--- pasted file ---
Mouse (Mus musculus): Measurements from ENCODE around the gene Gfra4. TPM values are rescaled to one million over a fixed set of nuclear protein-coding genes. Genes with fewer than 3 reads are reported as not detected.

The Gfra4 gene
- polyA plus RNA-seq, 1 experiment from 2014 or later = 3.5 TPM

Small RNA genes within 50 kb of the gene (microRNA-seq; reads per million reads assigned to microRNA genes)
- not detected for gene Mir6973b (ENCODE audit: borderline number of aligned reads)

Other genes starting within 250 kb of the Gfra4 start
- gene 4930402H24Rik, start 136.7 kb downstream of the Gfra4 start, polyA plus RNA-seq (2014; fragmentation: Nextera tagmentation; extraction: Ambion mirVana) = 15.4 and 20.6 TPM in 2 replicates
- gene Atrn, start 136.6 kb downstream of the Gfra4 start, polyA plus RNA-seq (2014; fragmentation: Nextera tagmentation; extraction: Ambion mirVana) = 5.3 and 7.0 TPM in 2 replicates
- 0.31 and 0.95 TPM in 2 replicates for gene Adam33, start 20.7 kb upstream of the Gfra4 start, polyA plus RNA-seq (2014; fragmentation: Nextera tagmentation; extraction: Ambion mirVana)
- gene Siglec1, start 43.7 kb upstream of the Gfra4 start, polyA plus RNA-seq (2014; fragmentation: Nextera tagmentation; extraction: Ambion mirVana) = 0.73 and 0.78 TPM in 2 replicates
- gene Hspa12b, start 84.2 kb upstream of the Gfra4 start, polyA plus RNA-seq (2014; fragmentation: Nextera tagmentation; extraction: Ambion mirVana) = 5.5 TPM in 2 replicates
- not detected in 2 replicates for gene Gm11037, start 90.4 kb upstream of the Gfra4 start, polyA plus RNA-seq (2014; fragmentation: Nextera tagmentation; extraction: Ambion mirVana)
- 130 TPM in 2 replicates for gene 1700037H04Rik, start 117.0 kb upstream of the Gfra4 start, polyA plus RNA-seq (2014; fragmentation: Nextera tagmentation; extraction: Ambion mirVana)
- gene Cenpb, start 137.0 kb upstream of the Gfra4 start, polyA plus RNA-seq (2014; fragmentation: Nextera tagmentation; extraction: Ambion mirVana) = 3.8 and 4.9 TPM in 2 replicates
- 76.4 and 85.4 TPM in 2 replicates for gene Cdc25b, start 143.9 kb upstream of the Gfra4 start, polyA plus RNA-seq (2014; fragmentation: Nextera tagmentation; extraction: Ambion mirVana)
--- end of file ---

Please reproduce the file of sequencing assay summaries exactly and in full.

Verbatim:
Mouse (Mus musculus): Measurements from ENCODE around the gene Gfra4. TPM values are rescaled to one million over a fixed set of nuclear protein-coding genes. Genes with fewer than 3 reads are reported as not detected.

The Gfra4 gene
- polyA plus RNA-seq, 1 experiment from 2014 or later = 3.5 TPM

Small RNA genes within 50 kb of the gene (microRNA-seq; reads per million reads assigned to microRNA genes)
- not detected for gene Mir6973b (ENCODE audit: borderline number of aligned reads)

Other genes starting within 250 kb of the Gfra4 start
- gene 4930402H24Rik, start 136.7 kb downstream of the Gfra4 start, polyA plus RNA-seq (2014; fragmentation: Nextera tagmentation; extraction: Ambion mirVana) = 15.4 and 20.6 TPM in 2 replicates
- gene Atrn, start 136.6 kb downstream of the Gfra4 start, polyA plus RNA-seq (2014; fragmentation: Nextera tagmentation; extraction: Ambion mirVana) = 5.3 and 7.0 TPM in 2 replicates
- 0.31 and 0.95 TPM in 2 replicates for gene Adam33, start 20.7 kb upstream of the Gfra4 start, polyA plus RNA-seq (2014; fragmentation: Nextera tagmentation; extraction: Ambion mirVana)
- gene Siglec1, start 43.7 kb upstream of the Gfra4 start, polyA plus RNA-seq (2014; fragmentation: Nextera tagmentation; extraction: Ambion mirVana) = 0.73 and 0.78 TPM in 2 replicates
- gene Hspa12b, start 84.2 kb upstream of the Gfra4 start, polyA plus RNA-seq (2014; fragmentation: Nextera tagmentation; extraction: Ambion mirVana) = 5.5 TPM in 2 replicates
- not detected in 2 replicates for gene Gm11037, start 90.4 kb upstream of the Gfra4 start, polyA plus RNA-seq (2014; fragmentation: Nextera tagmentation; extraction: Ambion mirVana)
- 130 TPM in 2 replicates for gene 1700037H04Rik, start 117.0 kb upstream of the Gfra4 start, polyA plus RNA-seq (2014; fragmentation: Nextera tagmentation; extraction: Ambion mirVana)
- gene Cenpb, start 137.0 kb upstream of the Gfra4 start, polyA plus RNA-seq (2014; fragmentation: Nextera tagmentation; extraction: Ambion mirVana) = 3.8 and 4.9 TPM in 2 replicates
- 76.4 and 85.4 TPM in 2 replicates for gene Cdc25b, start 143.9 kb upstream of the Gfra4 start, polyA plus RNA-seq (2014; fragmentation: Nextera tagmentation; extraction: Ambion mirVana)